Encinia next asks Bland to put out her cigarette. Notice that I use the word “asks.” There is a difference between a command and a request. A command is an order that the officer has legal authority to enforce. Failing to comply with a command can result in arrest or, if necessary, the use of physical force to overcome resistance. A request is altogether different; a preference that the officer would like someone to voluntarily accede to, but lacks the legal authority to require. Asking Bland to put out the cigarette she was smoking while sitting in her own car was a request, and one that she was well within her rights to decline.
When Bland refuses to put out her cigarette, Encinia orders her out of her car, saying, “Well, you can step on out now.” This was a command. In a 1977 case, Pennsylvania v. Mimms, the Supreme Court held that officers can, at their discretion, order a driver to exit the vehicle during a traffic stop (a later case expanded the rule to other vehicle occupants). That rule was justified, the Mimms Court said, because the importance of officer safety outweighs what the Court saw as the “mere inconvenience” of having to exit one’s vehicle. Although the rule is grounded in safety, officers do not need to articulate any safety concerns or any other reason in each case; they have carte blanche to require someone to exit a vehicle during the course of a traffic stop. Encinia had the authority to order Bland to exit her vehicle.
But even though it was lawful, it was not good policing. If Encinia was exercising his authority because Bland had refused to comply with his request to put out her cigarette, he was doing so to demonstrate his control over both her and the encounter itself. That is pure ego, and ego has no place in modern policing.
To be fair, I don’t know Encinia’s reasons for having Bland step out of the car. Perhaps he would have done so regardless, even if she hadn’t been smoking, although the video suggests otherwise (he did not have the driver step out during the previous stop, and he did not put his pen away and his ticket pad down until after Bland refused to put out her cigarette, indicating that he was originally planning on talking over the warning ticket while she sat in her car). Regardless, it is problematic when officers focus on compliance—expecting people they interact with to be entirely deferential—to such an extent that they neglect cooperation, which must be earned.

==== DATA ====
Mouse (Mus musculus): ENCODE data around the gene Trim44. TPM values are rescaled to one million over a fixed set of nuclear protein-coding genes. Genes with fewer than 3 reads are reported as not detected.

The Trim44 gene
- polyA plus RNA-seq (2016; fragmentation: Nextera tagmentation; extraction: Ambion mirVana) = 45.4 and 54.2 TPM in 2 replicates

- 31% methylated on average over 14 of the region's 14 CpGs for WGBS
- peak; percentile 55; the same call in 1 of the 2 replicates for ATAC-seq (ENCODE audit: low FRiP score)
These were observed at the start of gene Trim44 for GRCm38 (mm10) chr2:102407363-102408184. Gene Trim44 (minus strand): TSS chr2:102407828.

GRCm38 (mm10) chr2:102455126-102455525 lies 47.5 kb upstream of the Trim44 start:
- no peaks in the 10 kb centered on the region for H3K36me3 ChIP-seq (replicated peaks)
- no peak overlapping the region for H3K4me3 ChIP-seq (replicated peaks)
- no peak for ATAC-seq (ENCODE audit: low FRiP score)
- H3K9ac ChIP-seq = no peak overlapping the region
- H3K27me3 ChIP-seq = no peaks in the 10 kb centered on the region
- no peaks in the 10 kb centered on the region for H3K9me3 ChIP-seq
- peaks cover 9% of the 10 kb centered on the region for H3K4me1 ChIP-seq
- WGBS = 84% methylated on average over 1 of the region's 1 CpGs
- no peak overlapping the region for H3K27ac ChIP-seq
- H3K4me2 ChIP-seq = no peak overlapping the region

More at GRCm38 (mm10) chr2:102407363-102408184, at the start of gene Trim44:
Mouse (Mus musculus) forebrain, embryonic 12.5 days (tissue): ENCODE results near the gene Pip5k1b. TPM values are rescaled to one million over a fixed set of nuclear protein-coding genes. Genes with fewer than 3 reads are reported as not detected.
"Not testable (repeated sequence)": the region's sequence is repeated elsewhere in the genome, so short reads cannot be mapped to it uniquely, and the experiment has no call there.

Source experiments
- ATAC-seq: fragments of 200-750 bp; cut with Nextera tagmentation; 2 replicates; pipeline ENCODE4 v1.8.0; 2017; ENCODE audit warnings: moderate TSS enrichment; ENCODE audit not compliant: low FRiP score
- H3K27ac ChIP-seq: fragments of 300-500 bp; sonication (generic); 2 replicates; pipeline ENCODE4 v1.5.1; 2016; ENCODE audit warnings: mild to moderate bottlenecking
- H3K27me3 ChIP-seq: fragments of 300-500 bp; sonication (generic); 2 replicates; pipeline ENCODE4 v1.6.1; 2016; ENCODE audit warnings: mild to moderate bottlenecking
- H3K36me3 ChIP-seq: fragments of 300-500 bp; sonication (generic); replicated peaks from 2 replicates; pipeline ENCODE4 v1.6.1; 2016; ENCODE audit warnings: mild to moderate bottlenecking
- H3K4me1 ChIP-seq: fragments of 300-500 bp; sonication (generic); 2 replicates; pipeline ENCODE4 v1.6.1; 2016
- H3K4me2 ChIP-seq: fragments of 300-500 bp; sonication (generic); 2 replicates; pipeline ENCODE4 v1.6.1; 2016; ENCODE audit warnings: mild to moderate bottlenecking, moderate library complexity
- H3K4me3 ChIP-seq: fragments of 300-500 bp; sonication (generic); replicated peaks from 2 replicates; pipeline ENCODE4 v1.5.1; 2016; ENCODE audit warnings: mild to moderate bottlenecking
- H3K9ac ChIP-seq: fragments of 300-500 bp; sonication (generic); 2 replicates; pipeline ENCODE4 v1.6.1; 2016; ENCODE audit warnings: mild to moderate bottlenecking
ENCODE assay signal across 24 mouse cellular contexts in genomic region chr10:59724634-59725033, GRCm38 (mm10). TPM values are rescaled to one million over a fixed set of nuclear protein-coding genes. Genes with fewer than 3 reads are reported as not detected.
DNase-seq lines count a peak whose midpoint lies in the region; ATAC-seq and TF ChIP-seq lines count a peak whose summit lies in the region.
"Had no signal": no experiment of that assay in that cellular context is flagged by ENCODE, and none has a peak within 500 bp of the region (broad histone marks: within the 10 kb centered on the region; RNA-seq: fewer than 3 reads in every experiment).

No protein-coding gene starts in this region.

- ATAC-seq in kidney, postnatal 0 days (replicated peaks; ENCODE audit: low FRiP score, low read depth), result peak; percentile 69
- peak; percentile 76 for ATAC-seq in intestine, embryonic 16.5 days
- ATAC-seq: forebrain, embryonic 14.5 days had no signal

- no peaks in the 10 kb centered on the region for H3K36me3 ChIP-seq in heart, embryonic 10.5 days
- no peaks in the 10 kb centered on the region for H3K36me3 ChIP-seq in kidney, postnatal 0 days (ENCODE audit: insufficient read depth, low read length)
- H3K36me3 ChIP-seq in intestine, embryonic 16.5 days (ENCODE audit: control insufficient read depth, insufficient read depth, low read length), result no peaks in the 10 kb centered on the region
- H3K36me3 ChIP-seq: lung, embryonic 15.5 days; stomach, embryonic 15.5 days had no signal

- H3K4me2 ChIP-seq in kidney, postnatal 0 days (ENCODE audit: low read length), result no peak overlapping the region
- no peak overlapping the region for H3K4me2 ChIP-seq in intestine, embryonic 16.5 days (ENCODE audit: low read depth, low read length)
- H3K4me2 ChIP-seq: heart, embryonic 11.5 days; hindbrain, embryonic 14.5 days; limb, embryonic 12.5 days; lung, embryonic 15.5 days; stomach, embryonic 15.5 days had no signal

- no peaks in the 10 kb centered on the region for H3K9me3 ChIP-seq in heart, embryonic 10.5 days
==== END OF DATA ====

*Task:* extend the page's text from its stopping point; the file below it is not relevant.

Imagine the potential change in the tone of the encounter if Encinia had said, “You’re right, you don’t have to, and I’m sorry to ask, but cigarette smoke sets off my asthma. Would you mind putting it out or in the ashtray, please, just while I’m talking to you?” Or if, upon hearing her refusal, he had simply acknowledged it and turned to the warning ticket. Either way, he would have been signaling to Bland that he respected her control over at least some aspects of the encounter, rather than demanding she recognize his dominance.
This is a particularly important point to keep in mind given the potential for race, gender and class dynamics to affect police encounters. We all—officer and civilian, black and white—have implicit and unconscious biases that affect the way we perceive the world and how we set our expectations. For example, officers may expect more deference from a black woman driving an older car than they do from a white attorney in an expensive D.C. neighborhood. And as a result, they may react to a lack of deference very differently.
When Encinia ordered Bland to exit her vehicle, she refused. “I don’t have to step out of my car.” Rather than handling the remainder of the stop with her sitting in the car, or explaining why he wanted her to step out of the car, or attempting to obtain her cooperation, or calmly explaining the law, Encinia simply invoked his legal authority, shouting at one point, “I gave you a lawful order.” He was right. It was lawful. And when Bland did not obey, she was refusing a lawful order, a crime under Texas law. Her arrest, like the confrontations that led up to it, may have been lawful, but it was entirely avoidable had Encinia chosen a different approach.
We all deserve more than legal policing. We deserve good policing.
Seth Stoughton is a law professor at the University of South Carolina, where he is affiliated with the Rule of Law Collaborative. He served as a police officer and investigator for more than seven years. Follow him on Twitter @PoliceLawProf.